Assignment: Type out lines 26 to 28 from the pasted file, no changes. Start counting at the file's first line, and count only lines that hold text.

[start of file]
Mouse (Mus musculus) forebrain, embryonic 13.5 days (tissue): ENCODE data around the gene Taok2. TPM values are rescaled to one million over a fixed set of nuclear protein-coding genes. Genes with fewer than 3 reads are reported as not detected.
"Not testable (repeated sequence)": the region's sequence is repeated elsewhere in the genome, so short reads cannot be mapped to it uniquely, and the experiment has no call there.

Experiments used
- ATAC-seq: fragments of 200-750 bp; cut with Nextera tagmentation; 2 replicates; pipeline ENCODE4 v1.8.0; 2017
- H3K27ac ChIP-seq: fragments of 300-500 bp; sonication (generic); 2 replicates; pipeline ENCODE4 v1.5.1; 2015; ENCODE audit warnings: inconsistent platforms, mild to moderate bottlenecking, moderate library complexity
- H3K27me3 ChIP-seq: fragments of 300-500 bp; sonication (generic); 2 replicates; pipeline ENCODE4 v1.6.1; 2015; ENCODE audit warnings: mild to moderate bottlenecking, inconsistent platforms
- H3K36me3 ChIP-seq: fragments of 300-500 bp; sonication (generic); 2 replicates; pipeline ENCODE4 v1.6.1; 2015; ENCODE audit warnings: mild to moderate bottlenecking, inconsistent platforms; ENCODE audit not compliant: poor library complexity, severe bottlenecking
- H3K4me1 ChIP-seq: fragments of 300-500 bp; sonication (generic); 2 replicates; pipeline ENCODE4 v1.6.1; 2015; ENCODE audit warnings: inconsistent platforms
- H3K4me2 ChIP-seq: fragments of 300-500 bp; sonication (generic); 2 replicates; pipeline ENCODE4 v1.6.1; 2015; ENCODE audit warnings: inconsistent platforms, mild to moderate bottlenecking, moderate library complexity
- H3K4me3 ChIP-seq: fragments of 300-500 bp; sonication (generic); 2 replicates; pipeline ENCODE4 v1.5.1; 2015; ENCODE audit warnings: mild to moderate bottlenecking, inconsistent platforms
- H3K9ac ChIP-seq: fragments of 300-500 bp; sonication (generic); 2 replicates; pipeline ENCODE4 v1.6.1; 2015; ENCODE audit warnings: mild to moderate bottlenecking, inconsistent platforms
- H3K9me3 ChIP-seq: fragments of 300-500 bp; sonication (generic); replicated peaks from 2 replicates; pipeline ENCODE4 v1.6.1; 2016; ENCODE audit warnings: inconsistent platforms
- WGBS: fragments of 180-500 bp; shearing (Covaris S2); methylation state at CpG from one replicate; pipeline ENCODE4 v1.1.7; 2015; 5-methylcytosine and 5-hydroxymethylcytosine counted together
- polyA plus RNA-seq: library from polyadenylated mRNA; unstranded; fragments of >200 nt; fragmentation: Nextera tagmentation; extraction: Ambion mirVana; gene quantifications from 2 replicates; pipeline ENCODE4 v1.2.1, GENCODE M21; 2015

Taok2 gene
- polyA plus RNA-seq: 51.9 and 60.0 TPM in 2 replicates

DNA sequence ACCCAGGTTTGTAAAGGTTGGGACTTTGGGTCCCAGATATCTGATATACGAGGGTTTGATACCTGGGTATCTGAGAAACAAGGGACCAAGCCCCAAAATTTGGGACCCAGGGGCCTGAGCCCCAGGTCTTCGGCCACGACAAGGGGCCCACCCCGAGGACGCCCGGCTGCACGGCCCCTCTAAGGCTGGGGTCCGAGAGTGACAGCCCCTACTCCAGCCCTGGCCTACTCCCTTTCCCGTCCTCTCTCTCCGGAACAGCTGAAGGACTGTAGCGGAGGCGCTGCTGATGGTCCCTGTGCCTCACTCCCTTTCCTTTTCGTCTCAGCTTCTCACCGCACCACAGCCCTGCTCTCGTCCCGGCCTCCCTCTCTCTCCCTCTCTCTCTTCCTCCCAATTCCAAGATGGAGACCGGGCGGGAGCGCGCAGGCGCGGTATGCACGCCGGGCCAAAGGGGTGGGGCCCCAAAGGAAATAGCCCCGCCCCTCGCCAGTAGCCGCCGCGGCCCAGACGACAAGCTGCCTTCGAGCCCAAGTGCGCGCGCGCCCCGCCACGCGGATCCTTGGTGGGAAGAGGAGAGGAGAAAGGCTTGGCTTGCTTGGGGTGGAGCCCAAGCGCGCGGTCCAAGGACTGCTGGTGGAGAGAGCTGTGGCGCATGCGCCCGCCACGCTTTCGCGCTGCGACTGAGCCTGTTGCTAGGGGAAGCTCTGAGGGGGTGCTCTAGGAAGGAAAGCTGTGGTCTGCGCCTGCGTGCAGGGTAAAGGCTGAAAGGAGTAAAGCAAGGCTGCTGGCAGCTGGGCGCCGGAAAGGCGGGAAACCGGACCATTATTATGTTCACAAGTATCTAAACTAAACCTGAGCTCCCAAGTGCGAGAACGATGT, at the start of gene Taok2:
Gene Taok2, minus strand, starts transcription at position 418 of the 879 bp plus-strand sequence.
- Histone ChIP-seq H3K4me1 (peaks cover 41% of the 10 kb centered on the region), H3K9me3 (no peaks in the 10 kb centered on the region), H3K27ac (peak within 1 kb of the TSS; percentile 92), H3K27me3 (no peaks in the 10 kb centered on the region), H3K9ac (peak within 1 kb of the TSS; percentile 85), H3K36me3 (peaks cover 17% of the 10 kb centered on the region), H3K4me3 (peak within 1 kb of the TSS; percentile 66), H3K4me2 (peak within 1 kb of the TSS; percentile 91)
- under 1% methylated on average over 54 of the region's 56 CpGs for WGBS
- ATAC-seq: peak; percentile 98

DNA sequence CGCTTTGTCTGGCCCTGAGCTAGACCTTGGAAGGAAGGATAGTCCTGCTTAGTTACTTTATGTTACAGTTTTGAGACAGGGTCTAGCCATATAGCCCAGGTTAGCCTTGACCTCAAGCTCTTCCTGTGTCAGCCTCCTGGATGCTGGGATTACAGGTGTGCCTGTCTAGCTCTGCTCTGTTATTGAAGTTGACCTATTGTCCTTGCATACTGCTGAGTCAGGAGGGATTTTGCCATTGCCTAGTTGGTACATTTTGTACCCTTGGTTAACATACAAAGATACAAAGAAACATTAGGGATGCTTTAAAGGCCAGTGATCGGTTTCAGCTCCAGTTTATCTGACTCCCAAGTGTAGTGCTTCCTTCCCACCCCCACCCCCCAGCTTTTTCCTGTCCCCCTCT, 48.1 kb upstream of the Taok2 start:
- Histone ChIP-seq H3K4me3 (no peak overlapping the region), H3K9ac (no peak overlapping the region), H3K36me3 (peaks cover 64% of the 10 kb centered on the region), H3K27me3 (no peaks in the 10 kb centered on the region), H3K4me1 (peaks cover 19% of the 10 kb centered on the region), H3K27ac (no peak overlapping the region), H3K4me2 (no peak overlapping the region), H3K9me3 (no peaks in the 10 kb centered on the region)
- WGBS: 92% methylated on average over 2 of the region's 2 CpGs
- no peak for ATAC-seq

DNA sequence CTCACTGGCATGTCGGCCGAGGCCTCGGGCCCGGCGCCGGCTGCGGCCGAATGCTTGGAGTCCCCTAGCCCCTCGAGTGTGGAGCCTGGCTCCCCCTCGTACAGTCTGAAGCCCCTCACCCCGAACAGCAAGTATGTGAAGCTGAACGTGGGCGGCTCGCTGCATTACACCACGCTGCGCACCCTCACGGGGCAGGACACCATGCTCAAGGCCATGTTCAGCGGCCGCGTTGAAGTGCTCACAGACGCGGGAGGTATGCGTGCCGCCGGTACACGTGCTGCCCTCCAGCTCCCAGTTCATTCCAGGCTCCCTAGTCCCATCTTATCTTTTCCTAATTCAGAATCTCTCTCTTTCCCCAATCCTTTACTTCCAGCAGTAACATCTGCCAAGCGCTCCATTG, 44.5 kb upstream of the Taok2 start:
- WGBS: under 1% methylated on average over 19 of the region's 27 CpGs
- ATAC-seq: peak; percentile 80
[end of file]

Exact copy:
DNA sequence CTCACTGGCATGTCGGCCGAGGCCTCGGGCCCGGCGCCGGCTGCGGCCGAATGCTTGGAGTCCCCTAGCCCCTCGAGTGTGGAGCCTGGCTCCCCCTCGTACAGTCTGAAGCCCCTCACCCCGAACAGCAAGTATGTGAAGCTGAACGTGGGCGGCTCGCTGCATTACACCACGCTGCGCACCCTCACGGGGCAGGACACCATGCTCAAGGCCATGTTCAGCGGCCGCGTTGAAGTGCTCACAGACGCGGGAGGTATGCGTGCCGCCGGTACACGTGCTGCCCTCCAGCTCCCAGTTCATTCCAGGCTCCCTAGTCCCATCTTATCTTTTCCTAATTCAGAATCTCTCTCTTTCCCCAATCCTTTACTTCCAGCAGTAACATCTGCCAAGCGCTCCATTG, 44.5 kb upstream of the Taok2 start:
- WGBS: under 1% methylated on average over 19 of the region's 27 CpGs
- ATAC-seq: peak; percentile 80